Assessing the Gaza Disengagement, Ten Years Later

By August 16, 2015

On July 22, 2015, prominent politicians, generals, rabbis, writers and an audience of well over 300 people gathered at the Begin-Sadat Center for Strategic Studies for a ten-year retrospective on Israel’s 2005 unilateral disengagement from Gaza.

Videos of select lectures (in Hebrew) are accessible by clicking on speaker names.

The conference was co-sponsored by the Security Council for Israel, whose president, Maj. Gen. (res.) Uzi Dayan, delivered opening remarks. Dayan sharply critiqued the disengagement, noting that none of the strategic and diplomatic benefits promised by proponents of the Gaza withdrawal had come to fruition, “to say the least.”

At the core of the conference was a debate between two Israeli intellectual giants on the meaning of “home.” Rabbi Yaakov Medan, head of the Har Etzion Hesder yeshiva, and the novelist, Prof. A.B. Yehoshua, disagreed sharply on the meaning of Jewish identity and homeland. (Rabbi Medan and Prof. Yehoshua are pictured above). Also participating in this discussion was Mrs. Anita Tucker, a Gush Katif resident for over 30 years. Watch the fascinating debate here.

Adv. Dov Weissglass, former Director of Prime Minister Sharon’s Bureau, and former Cabinet Secretary Israel Maimon defended the disengagement. According to Weissglass, Sharon was mugged by “reality,” realizing that Israel could not retain the territories unless “it wishes to be like Sparta or North Korea.” By displaying “generosity and initiative” to decide Israel’s own borders, Sharon thought, Israel would stand in higher regard in the international community. Weisglass and Maimon dismissed charges that Sharon was motivated by the many criminal charges against him; and they rejected any causal connection between the Israeli withdrawal and the Hamas takeover of Gaza in 2007.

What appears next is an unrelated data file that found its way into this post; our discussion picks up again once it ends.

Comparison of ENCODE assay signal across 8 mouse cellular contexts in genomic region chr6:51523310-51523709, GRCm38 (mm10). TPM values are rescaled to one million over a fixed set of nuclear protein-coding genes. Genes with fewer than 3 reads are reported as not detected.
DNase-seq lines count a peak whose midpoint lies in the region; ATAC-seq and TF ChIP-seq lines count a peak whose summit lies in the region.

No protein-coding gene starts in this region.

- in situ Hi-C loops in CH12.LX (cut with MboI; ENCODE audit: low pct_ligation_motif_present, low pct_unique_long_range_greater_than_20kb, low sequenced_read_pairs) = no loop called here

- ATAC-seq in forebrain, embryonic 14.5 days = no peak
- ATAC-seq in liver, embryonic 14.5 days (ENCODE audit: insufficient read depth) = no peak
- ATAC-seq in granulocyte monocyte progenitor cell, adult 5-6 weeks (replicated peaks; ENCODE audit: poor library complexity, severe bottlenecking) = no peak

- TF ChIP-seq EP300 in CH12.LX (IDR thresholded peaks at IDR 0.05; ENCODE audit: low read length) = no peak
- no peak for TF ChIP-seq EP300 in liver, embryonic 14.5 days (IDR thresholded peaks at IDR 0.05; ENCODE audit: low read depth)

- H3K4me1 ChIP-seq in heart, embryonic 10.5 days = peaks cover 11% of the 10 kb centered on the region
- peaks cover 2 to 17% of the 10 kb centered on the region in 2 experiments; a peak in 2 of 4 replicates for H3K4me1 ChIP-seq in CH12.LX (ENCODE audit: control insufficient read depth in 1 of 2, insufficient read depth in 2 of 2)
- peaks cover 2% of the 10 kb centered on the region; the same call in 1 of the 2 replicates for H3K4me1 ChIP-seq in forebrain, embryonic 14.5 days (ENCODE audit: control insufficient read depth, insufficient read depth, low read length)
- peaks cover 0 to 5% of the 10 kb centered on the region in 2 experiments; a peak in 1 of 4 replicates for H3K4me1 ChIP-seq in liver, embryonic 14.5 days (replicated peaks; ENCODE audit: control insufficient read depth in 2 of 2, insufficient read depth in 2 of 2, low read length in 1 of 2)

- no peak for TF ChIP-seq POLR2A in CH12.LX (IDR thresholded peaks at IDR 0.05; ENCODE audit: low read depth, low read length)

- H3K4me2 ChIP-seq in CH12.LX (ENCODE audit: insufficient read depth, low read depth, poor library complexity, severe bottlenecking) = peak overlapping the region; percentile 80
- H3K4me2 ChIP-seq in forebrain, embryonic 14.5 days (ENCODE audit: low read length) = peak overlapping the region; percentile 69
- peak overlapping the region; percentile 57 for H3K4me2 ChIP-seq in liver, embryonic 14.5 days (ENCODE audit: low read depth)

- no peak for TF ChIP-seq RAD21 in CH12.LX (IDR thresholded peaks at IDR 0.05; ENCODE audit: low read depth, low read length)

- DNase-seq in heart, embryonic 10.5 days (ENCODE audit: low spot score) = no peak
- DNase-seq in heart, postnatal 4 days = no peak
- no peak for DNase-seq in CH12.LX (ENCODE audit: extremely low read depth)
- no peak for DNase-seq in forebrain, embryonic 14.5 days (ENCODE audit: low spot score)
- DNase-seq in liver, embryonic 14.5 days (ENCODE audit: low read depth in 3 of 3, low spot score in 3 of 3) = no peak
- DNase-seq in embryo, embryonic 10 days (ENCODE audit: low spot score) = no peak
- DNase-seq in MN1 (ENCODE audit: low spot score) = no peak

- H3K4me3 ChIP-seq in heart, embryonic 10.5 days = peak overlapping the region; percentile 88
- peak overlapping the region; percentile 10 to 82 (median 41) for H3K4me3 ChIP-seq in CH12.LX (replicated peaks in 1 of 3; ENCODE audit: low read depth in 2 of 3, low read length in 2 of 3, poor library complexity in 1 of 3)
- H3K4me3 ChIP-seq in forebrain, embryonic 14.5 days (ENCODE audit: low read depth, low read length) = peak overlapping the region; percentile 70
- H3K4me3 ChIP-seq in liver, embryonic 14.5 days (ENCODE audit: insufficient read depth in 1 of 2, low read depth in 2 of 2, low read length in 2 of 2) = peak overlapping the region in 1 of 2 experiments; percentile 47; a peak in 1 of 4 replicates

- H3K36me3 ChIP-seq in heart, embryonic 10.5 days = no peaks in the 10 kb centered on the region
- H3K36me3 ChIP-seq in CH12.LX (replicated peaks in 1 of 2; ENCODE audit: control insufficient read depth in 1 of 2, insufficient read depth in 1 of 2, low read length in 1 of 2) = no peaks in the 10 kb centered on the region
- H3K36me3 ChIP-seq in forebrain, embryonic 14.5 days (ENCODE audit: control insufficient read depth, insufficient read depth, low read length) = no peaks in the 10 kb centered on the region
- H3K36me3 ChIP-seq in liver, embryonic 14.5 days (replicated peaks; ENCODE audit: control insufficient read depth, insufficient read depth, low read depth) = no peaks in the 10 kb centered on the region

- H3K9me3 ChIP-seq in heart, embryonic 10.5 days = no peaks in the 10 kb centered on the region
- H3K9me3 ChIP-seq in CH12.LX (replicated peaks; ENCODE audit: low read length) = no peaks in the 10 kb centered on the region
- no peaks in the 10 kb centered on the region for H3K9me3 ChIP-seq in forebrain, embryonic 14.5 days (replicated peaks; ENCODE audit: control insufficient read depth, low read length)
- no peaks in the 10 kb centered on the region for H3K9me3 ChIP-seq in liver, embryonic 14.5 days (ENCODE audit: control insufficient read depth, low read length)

Maj. Gen. (res.) Gershon HaCohen, the military commander in charge of the disengagement, described how he gave the evacuation plan a “Zionist” hue, and sought to avoid bloodshed. At the same time, he said that he personally opposed the disengagement, and believed that no such withdrawal from the West Bank should ever be attempted. (Hacohen will be joining the Begin-Sadat Center for Strategic Studies as a research associate this fall, where he will write a book on this matter).

Dr. Anat Roth, a researcher and author on Israeli settlements and the disengagement from Gaza, detailed how the Israeli media gave overwhelming and almost exclusively favorable coverage to the withdrawal plan, while shutting out all other voices and opinions – thus delegitimizing the plan’s opponents.

A security session focused on implications of the unilateral disengagement for Israel’s diplomatic future. Brig. Gen. (res.) Yossi Kuperwasser, former director general of the Israeli Ministry of Strategic Affairs, described the many ways in which the disengagement had weakened Israel. Maj. Gen. (res.) Yaakov Amidror of the Begin-Sadat Center for Strategic Studies concurred, although noted that the decision was reached legally and legitimately. Prof. Efraim Inbar noted that the result of the disengagement – Hamas takeover of Gaza – undermines the feasibility of the two-state solution and demonstrates that “the Palestinians are incapable of establishing a state.”